There are two options I can see, both of which will yield basically the same result:
dbo.Profile.UserID, then define a unique key on
dbo.Profile.UserID (unless you use it as the PK column for
dbo.aspnet_User is logically 1 - 1 with
dbo.aspnet_Profile, so it doesn't really matter which approach you use as you will still get the same relational integrity.
If you are replacing the standard profile data table with your own implementation then it makes more sense to use the first suggestion, otherwise if you are extending the Profile schema then use the second suggestion.
aspnet_Profile is the standard table - the standard
SqlProfileProvider stores the user's profile data as a serialized property bag in
aspnet_Profile, hence why there is no separate
aspnet_ProfileData table as well.
This approach allows the profile schema to be customized easily for different applications without requiring any changes to the underlying database, and is the most optimal solution for a framework such as .NET. The drawback is that SQL Server does not have easy access to this data at all, so it is much more difficult to index, update and query the user's profile data using T-SQL and set-based logic.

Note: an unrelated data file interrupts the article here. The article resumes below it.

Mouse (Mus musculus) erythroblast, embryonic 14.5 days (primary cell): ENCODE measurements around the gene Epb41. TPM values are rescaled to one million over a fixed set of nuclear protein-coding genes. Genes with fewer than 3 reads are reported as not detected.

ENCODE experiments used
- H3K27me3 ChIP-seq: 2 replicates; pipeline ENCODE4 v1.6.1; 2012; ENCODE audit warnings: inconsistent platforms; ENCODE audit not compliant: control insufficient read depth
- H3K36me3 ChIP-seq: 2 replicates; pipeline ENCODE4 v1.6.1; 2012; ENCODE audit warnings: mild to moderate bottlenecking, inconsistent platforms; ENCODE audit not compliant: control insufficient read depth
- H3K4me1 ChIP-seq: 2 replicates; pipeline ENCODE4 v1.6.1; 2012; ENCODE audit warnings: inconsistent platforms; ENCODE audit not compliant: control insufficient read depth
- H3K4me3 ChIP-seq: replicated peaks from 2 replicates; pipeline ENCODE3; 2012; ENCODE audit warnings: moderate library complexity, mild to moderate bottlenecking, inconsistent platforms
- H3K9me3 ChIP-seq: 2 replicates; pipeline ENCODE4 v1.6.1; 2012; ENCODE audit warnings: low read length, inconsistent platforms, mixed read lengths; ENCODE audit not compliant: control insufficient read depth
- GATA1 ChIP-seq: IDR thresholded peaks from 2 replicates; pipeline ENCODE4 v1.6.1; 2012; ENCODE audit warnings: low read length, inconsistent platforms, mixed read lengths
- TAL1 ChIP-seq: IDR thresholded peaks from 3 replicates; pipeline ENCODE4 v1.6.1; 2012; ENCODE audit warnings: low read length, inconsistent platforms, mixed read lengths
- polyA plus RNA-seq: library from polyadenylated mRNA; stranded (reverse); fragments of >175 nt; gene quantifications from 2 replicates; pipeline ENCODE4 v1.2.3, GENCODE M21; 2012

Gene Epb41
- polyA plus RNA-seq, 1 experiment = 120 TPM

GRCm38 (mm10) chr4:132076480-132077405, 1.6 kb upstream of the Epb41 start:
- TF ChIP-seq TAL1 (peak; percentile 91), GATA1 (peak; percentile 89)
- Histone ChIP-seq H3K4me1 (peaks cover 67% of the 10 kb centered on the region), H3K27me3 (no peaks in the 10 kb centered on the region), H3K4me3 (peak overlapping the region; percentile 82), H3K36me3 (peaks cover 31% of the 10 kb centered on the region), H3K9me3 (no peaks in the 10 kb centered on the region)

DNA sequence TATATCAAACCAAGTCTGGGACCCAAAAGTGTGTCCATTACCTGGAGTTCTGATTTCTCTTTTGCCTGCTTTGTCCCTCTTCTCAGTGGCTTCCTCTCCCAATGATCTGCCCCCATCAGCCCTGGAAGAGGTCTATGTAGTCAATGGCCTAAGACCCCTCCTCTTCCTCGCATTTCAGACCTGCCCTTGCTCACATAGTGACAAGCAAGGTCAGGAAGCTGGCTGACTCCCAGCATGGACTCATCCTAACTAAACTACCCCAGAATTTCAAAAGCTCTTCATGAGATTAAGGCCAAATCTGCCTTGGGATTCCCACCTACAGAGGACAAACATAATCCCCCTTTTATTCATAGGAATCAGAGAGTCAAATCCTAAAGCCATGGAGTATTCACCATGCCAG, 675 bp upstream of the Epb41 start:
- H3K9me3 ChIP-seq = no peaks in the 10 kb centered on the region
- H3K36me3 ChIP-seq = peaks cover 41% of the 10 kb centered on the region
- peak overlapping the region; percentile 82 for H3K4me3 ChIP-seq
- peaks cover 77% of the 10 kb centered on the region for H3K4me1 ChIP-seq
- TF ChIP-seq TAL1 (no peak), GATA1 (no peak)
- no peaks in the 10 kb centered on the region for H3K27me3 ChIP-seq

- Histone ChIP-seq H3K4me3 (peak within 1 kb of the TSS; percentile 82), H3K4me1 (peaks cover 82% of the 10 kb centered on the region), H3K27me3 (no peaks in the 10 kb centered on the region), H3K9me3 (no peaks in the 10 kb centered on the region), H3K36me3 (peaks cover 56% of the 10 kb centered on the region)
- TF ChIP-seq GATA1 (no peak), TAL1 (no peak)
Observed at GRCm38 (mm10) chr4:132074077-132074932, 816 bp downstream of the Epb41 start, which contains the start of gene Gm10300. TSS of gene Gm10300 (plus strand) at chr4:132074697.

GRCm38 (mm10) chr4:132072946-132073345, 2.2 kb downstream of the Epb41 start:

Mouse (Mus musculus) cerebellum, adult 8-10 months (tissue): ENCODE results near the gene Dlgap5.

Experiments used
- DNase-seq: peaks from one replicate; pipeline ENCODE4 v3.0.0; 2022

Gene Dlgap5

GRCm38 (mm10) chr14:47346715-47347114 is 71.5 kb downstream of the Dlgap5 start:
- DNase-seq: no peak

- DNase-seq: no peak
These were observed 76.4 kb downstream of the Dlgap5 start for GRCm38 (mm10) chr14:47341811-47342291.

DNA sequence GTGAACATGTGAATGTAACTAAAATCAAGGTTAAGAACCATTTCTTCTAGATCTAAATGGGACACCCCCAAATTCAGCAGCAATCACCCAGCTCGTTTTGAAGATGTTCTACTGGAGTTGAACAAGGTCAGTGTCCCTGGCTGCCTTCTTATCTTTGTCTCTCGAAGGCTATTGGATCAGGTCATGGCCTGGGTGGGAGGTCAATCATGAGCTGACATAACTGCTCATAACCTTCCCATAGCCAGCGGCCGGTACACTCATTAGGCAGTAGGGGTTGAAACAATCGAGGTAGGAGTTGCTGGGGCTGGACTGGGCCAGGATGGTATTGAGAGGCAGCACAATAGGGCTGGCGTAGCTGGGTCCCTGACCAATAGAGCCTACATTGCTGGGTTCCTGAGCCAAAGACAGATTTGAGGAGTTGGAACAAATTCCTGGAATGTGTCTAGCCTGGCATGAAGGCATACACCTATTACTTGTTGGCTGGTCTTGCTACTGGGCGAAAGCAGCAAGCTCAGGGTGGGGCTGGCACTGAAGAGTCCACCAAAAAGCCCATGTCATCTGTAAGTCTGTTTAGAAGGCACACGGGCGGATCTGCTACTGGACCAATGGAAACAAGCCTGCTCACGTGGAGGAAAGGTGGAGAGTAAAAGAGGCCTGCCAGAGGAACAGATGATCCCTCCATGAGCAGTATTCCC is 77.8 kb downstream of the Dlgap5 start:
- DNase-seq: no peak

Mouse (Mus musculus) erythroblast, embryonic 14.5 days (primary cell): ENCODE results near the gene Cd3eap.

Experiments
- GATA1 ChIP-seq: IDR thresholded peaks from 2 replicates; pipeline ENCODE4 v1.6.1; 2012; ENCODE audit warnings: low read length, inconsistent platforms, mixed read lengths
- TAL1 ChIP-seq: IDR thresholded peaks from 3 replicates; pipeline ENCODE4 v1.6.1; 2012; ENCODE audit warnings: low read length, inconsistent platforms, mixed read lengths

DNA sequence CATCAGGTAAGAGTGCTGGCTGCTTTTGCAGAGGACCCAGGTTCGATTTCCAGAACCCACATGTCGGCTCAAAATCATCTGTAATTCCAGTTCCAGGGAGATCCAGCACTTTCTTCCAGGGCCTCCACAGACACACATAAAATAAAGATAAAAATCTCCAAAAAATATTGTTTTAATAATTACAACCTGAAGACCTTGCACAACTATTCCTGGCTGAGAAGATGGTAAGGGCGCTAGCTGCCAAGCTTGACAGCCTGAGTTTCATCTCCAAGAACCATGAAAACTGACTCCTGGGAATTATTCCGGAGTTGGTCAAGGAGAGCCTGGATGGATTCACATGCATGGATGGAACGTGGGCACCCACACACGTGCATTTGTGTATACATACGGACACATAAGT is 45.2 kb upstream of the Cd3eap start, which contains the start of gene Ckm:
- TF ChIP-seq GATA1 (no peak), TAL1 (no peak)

The most common approach I have seen to remove this limitation is to extend the standard
SqlProfileProvider to write to a custom profile data table which has specific columns for application-specific profile properties. This table naturally has a 1-1 relationship with the aspnet_Profile table, so it has a foreign key as indicated above.
The role of the extended provider is to promote specific profile properties to columns during profile writes, and read in the columns when the profile is retrieved.
This allows you to mix-and-match storage solutions on an as-needs basis, as long as your extended provider knows how to fall back to the standard implementation where it does not 'know' about a given property.
I always think it is best to leave the standard membership tables as-is, and extend where necessary using new tables with appropriate foreign keys, then subclass the appropriate provider and override the provider methods with your own implementation (calling into the base implementation wherever possible).